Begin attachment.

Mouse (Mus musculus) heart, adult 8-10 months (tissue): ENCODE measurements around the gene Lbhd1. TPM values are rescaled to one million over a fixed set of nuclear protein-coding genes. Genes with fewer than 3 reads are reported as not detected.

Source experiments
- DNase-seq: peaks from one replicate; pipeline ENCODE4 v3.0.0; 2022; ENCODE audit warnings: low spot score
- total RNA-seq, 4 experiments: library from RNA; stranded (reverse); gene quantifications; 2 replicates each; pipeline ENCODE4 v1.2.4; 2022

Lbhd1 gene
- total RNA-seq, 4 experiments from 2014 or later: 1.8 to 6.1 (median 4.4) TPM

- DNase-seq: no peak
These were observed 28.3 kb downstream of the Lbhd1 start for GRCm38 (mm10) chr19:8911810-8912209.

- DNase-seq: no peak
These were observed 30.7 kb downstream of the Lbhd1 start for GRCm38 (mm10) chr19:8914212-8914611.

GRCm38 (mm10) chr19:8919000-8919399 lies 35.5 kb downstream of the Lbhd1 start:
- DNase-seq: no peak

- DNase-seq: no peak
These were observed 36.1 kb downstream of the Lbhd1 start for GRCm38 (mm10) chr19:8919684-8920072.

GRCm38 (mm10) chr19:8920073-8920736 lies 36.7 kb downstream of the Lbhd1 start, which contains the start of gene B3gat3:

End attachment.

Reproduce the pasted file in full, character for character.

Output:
Mouse (Mus musculus) heart, adult 8-10 months (tissue): ENCODE measurements around the gene Lbhd1. TPM values are rescaled to one million over a fixed set of nuclear protein-coding genes. Genes with fewer than 3 reads are reported as not detected.

Source experiments
- DNase-seq: peaks from one replicate; pipeline ENCODE4 v3.0.0; 2022; ENCODE audit warnings: low spot score
- total RNA-seq, 4 experiments: library from RNA; stranded (reverse); gene quantifications; 2 replicates each; pipeline ENCODE4 v1.2.4; 2022

Lbhd1 gene
- total RNA-seq, 4 experiments from 2014 or later: 1.8 to 6.1 (median 4.4) TPM

- DNase-seq: no peak
These were observed 28.3 kb downstream of the Lbhd1 start for GRCm38 (mm10) chr19:8911810-8912209.

- DNase-seq: no peak
These were observed 30.7 kb downstream of the Lbhd1 start for GRCm38 (mm10) chr19:8914212-8914611.

GRCm38 (mm10) chr19:8919000-8919399 lies 35.5 kb downstream of the Lbhd1 start:
- DNase-seq: no peak

- DNase-seq: no peak
These were observed 36.1 kb downstream of the Lbhd1 start for GRCm38 (mm10) chr19:8919684-8920072.

GRCm38 (mm10) chr19:8920073-8920736 lies 36.7 kb downstream of the Lbhd1 start, which contains the start of gene B3gat3: